6. Caught Red Handed
If the police caught you robbing a bank or your parents found you while you were sneaking out of the house, you could say you were caught red handed. Basically, this saying refers to being caught in the act of doing something inappropriate, wrong or illegal. The phrase is Scottish in origin dating to around the 15th century. In the law of that time, in order to be taken in by the sheriff and prosecuted for poaching, the accused had to be apprehended with ‘red-hand,’ referring to the presence of animal blood on the hands. This could also apply to murder in some cases. By the 19th century, the term had evolved fully into ‘caught red handed.’
5. Dressed to the Nines
This phrase refers to someone who is dressed flamboyantly or wearing a lot of clothing of the highest quality. Like many sayings, the origin is hard to pin down but there are a host possible sources. It could refer to the belief that a tailor used nine yards of cloth to make the finest suits. The saying could refer to the British 99th Regiment of Foot, a unit which was known for its high quality uniforms. The earliest example of ‘to the nines’ appears in a Scottish poem from the early 18th century. In this early form, it takes the meaning of ‘a lot,’ ‘very’ or ‘extremely’ – probably one of the best all-round explanations for what this saying generally means.
No, this is not going to be about Bruce Willis and the hit 1988 film Die Hard – although that was a pretty good movie, wasn’t it? The term die-hard refers to someone who resists stubbornly and is defiant in the face of great odds. Today the term is often used to describe someone’s allegiance to a sports team – such as a die-hard Boston Red Sox fans. The term is believed to have its origins in 18th century Britain where people executed by hanging often didn’t die quickly because they were not first dropped from a height. The popular origin of the term comes from the Peninsular War in 1811. During the Battle of Albuera, the wounded commander of the British 57th Regiment of Foot ordered his men to resist the French assault, shouting “Stand your ground, die hard…” The regiment held the line and came to be known as the “Die Hards.”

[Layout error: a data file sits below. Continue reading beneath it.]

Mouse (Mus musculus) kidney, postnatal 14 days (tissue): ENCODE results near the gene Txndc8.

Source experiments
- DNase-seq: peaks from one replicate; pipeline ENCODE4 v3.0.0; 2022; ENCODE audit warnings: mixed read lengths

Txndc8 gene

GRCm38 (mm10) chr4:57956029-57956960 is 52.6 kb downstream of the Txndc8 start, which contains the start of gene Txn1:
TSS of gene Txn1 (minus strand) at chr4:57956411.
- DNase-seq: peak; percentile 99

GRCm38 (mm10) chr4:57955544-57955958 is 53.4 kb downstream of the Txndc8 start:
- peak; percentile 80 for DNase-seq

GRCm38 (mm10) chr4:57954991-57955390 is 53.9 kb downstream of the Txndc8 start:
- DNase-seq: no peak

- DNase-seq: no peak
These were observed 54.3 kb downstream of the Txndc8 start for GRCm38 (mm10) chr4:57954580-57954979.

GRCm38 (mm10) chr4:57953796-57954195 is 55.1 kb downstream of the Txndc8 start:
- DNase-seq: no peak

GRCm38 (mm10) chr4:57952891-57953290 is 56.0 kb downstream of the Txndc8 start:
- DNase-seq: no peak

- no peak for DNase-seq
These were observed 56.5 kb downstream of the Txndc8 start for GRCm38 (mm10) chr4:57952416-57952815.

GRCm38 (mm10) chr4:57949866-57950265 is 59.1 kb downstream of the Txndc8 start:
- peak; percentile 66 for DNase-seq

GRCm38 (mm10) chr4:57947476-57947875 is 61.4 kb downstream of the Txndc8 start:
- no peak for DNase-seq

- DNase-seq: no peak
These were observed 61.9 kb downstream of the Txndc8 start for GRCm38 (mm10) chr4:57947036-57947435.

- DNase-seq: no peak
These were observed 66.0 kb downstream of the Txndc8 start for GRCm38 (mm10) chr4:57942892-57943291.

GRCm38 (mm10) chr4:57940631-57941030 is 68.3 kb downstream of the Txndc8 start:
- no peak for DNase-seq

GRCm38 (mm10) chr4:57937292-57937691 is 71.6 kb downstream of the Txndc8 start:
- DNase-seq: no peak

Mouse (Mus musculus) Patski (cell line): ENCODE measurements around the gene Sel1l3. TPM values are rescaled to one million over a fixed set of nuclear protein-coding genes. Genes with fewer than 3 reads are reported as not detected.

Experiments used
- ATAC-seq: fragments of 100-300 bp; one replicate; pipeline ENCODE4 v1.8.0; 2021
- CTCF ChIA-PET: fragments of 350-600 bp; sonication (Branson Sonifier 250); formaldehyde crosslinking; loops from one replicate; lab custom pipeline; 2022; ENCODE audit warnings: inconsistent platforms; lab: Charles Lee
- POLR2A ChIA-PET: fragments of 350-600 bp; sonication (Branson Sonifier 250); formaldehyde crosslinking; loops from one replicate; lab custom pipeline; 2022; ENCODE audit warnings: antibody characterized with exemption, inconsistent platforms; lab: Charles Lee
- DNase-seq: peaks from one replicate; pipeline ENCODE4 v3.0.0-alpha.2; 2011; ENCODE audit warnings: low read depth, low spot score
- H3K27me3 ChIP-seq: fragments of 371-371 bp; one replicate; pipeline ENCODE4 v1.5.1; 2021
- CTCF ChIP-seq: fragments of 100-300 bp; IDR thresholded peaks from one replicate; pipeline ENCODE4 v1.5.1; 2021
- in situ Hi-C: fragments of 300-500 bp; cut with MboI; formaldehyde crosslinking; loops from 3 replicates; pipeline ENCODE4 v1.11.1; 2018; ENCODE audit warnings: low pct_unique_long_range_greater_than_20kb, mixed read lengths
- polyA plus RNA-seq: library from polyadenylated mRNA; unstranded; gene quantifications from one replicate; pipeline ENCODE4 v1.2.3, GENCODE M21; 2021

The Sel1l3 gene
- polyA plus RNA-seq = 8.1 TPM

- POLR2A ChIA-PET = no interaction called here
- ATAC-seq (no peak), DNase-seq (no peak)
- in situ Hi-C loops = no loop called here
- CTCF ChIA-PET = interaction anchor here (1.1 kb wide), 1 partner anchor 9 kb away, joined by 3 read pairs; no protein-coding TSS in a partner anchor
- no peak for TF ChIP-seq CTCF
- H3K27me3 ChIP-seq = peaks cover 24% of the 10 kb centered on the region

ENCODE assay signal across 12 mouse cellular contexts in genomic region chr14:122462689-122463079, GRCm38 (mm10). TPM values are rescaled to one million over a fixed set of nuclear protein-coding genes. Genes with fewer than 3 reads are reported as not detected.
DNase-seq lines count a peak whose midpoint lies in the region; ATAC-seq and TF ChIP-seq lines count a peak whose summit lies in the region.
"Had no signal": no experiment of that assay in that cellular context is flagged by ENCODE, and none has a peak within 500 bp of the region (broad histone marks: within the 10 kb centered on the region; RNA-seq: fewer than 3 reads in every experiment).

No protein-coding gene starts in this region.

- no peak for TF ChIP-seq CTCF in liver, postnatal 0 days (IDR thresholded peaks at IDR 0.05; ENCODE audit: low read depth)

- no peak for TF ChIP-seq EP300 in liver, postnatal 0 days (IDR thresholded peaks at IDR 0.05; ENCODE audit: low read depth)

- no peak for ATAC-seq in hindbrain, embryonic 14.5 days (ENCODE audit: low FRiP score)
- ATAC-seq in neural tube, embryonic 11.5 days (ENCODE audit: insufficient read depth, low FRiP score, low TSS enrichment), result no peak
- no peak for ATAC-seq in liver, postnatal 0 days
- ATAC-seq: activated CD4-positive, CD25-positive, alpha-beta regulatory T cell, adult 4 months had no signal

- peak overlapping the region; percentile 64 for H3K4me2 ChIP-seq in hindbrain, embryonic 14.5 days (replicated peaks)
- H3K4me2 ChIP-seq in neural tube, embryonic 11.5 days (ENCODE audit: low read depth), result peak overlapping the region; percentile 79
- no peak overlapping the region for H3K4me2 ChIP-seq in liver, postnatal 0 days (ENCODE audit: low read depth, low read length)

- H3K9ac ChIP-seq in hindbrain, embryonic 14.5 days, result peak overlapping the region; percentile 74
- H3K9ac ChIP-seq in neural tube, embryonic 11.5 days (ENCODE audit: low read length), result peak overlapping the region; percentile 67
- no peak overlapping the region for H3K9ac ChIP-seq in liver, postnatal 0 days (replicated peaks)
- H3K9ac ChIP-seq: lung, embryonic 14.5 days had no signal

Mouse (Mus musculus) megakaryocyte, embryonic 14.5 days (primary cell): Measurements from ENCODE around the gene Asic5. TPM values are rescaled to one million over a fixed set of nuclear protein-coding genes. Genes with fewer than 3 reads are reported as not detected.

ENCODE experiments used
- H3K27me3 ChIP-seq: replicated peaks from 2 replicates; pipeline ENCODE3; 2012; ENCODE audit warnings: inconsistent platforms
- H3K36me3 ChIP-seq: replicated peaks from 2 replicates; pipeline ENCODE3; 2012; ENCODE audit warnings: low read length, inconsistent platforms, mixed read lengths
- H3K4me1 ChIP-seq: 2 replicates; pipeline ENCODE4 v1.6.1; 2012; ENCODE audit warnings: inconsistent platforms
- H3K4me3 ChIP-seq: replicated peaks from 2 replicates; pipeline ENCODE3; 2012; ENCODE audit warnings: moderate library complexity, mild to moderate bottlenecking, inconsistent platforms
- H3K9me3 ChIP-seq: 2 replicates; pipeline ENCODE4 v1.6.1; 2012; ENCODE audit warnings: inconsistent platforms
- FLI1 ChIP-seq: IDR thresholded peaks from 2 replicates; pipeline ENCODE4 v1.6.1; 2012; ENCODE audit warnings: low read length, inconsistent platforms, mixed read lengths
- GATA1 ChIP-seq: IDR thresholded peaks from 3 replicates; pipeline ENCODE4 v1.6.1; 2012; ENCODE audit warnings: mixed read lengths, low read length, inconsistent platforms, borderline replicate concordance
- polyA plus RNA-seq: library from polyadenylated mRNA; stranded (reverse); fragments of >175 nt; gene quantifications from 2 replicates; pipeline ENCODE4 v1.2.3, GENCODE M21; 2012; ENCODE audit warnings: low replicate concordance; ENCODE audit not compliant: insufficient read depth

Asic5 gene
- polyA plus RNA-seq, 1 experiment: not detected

3. Cat Got Your Tongue
Up until the mid-20th century, if you’d ever been in a situation where you were left speechless or dumbfounded, this saying was likely appropriate. For the last 40 years it has generally been used less and less in daily speech. There are a couple prominent ideas when it comes to where this phrase originated. First, the incorrect belief is that it originated with sailors who were speechless when being whipped with a cat-o-nine tails. Second, and a bit more believable, is the story that ancient Egyptians cut out the tongues of liars and blasphemers and fed them to the cats. Nobody really knows for sure where this saying came from and it only appears in print for the first time in the late 19th Century.
2. Bite the Bullet
This saying basically means to take on or accept an unpleasant situation which is unavoidable. Like many sayings, the origins are not 100% clear. Many believe that it refers to wounded Civil War soldiers having to bite down on a bullet in order to cope with the pain of a surgeon performing surgery or an amputation. While it may sound like a decent explanation, the saying goes further back than the American Civil War and appears in the 18th century when describing punishment in the British Army. In order to endure the pain of a whip and not cry out, soldiers reportedly chewed on a ‘bullet.’ Of course, to add more confusion to this saying is the fact that wounded soldiers and men being whipped were known to bite down on pieces of wood which were called billets.
1. The Whole Nine Yards
In 2000 Matthew Perry teamed up with Bruce Willis in the comedy The Whole Nine Yards. The movie wasn’t the greatest but its title made use of a famous and often used saying which basically means ‘everything.’ Today, if you go the whole nine yards it means to go all the way or give everything you’ve got to achieve an objective. No one knows the true origins of this saying. Many people think it refers to World War Two US fighter and bomber crews who operated .50 caliber machine guns which used nine-yard ammunition belts. If you fired off all your ammunition at the enemy, you gave him the whole nine yards. While this fits, the saying actually appeared in commercial prints in 1907, over 30 years before the Second World War.